Please Don't Throw Me in that Briarpatch - Will U.S. Oil Markets be Roiled by a New FERC Order?

Last Wednesday, November 22, the Federal Energy Regulatory Commission acted on a Petition for Declaratory Order (PDO) by Magellan Midstream Partners in which the midstreamer asked for FERC’s blessing to establish a marketing affiliate to “buy, sell and ship” crude oil on pipelines owned by Magellan as well as pipes owned by other companies. Today Magellan does not have such an affiliate, although many of its competitors do. Most of those competitors use their affiliates to generate incremental throughput on their pipelines, sometimes by doing transactions that result in losses for the marketing affiliate, but that are still profitable for the overall company because the marketing arm pays its affiliated pipeline the published tariff transportation rate. FERC denied Magellan’s request, coming down hard on such transactions as “rebates” specifically prohibited by the law governing interstate oil pipelines. In today’s blog, we take a preliminary look at FERC’s Magellan order and what it could mean for U.S. crude oil markets.

The FERC finding spells out aspects of crude oil pipeline regulation that have been in place for over 100 years, but have been subject to varying degrees of interpretation and enforcement and are very different from the rules that cover natural gas and gas pipelines. As we discussed in Hey Crude – The Costs and Challenges of Building Crude Oil Pipelines, although crude and gas pipelines that cross state lines are both regulated by FERC, the laws and rules governing crude oil pipelines are based on an entirely different statute — the Interstate Commerce Act (ICA) instead of the Natural Gas Act (NGA) — and the evolution of FERC regulation of oil pipelines has a pretty tortured history ever since FERC took over this area of regulation from the Interstate Commerce Commission.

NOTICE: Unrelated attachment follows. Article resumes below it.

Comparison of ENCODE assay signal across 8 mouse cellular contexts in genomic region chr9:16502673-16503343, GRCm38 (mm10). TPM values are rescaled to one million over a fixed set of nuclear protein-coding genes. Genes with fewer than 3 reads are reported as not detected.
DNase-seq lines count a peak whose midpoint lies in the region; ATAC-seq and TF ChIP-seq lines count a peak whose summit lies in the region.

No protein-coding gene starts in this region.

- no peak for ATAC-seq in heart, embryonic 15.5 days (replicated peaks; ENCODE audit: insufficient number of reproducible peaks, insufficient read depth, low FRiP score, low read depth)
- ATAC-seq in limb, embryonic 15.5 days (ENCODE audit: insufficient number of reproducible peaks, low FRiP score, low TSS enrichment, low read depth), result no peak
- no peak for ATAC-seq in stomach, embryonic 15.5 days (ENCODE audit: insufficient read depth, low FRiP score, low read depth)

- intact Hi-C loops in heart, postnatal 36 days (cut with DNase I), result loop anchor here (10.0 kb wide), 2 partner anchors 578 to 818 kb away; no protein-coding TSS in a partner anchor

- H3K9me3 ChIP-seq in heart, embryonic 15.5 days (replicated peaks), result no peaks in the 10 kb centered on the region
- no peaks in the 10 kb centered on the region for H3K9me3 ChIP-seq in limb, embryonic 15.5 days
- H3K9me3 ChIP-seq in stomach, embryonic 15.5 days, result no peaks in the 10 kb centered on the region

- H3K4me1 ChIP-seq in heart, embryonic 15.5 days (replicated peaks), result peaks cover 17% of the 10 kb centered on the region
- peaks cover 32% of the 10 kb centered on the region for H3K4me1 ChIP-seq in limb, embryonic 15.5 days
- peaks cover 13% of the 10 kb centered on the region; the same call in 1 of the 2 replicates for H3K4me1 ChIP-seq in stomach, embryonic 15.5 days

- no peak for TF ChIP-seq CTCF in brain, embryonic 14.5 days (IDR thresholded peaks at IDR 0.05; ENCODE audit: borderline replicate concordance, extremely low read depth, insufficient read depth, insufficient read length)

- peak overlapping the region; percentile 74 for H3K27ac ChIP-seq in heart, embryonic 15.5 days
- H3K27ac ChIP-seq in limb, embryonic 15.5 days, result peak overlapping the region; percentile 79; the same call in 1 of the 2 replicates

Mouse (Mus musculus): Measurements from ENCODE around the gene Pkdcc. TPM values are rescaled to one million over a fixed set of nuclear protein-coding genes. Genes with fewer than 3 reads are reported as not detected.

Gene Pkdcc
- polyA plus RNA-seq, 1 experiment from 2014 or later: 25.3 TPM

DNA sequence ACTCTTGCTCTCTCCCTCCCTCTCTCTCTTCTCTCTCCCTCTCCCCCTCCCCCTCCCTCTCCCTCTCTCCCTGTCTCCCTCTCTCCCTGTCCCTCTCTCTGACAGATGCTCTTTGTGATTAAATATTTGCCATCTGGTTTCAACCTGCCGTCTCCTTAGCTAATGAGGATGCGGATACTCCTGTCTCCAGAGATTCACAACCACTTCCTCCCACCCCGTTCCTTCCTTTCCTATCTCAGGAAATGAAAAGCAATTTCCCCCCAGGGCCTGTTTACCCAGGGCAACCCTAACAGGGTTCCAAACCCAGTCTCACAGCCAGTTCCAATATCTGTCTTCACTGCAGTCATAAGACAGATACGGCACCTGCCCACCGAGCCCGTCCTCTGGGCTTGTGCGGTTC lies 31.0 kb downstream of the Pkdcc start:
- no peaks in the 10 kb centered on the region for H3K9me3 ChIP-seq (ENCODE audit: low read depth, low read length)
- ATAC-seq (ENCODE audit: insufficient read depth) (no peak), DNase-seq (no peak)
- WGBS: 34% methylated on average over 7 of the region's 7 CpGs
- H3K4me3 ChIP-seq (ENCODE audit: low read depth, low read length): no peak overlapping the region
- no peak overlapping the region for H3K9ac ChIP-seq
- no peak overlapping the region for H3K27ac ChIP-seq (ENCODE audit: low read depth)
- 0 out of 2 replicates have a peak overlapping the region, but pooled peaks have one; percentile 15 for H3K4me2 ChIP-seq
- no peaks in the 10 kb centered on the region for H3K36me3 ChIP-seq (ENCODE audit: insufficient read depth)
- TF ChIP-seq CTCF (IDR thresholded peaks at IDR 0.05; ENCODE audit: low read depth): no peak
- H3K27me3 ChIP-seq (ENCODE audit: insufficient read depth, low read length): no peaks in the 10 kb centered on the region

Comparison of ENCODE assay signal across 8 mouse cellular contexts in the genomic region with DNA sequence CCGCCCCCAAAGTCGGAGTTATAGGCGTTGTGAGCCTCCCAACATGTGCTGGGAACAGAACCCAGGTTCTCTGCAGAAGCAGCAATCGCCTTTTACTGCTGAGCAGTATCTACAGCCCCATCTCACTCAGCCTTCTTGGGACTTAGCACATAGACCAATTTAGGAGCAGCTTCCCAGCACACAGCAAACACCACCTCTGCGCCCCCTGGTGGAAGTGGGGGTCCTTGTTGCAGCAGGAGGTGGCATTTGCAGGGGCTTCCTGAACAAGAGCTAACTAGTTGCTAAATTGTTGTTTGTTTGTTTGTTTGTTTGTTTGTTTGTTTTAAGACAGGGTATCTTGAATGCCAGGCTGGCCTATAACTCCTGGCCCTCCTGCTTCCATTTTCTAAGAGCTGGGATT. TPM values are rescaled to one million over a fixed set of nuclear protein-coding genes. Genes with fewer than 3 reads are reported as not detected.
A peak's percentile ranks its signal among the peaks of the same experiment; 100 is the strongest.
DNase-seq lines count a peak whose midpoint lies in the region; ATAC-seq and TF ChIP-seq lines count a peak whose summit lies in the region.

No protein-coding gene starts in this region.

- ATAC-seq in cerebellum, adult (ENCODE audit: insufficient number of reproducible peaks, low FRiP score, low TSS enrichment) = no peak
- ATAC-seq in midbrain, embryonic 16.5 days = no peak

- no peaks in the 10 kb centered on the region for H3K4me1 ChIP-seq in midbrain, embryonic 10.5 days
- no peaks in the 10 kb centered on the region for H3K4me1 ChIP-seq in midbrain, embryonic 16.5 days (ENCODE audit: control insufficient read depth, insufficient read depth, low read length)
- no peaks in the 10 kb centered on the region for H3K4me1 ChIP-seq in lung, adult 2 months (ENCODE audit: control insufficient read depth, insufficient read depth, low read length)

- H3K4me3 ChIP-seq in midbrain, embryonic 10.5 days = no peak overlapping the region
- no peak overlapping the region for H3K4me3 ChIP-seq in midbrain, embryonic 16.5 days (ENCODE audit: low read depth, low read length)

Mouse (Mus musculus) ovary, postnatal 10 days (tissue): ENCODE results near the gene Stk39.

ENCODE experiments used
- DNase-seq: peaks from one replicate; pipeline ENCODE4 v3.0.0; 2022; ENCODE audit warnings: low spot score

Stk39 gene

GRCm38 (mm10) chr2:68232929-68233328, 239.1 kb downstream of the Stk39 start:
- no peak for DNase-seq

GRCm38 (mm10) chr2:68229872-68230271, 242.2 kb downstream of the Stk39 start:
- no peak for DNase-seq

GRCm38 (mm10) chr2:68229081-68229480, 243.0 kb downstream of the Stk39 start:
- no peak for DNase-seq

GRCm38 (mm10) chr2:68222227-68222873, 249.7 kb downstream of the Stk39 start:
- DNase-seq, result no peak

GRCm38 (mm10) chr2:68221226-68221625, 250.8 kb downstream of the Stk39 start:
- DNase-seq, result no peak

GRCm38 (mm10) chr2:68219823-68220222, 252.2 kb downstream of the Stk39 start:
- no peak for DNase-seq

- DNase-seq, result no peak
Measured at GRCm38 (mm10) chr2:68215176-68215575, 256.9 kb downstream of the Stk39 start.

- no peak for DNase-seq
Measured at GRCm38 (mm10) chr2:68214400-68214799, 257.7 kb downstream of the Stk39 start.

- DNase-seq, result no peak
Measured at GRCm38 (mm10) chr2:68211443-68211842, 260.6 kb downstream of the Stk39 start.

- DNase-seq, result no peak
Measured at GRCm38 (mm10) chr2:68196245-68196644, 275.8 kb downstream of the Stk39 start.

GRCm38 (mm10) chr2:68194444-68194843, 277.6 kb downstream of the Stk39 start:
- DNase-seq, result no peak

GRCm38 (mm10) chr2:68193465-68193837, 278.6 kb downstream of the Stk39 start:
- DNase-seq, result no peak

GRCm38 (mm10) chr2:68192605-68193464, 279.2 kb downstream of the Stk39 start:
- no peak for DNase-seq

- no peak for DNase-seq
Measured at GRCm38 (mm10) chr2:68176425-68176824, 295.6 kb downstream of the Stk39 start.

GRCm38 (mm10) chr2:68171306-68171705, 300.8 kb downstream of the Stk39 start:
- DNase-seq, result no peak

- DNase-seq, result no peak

These oil pipeline regulations have been around since the Hepburn Act of 1906, which made oil pipelines subject to the ICA of 1887. Up until that time, the ICA had applied only to railroads (which turns out to be relevant to the Magellan order). Under the ICA, crude oil pipelines became “common carriers” subject to all sorts of rules related to who gets access to what services (but not whether or not a pipeline can be built, which remains in the purview of the states for crude pipes). There are two important aspects of these ICA-based regulations relevant to the Magellan PDO. First, the rules for setting crude oil pipeline tariffs are somewhat ambiguous, to say the least. The tariffs aren’t necessarily based on costs, the approach to setting rates can vary over the life of a pipeline, and the rules have pragmatically mutated from time to time, to the extent that they can change without a lot of warning. All this provides both opportunities and risks that don’t exist to the same degree for gas pipelines. Second, the rules governing permissible transactions on crude pipes are quite different than those for gas pipelines, and are even more ambiguous than the crude oil pipeline tariff rules. For example, gas pipes are subject to highly structured mechanisms for any transaction that would move gas on a pipeline for a rate lower than the published tariff. Whether the transactions are between the pipeline and a shipper or between two shippers (one “renting” its capacity from another), the gas deals are subject to rules covering what is legal, and how the transactions must be broadcast to the marketplace (via the gas pipeline’s “Electronic Bulletin Board” — or EBB — websites). No such structured mechanisms exist for oil pipelines.

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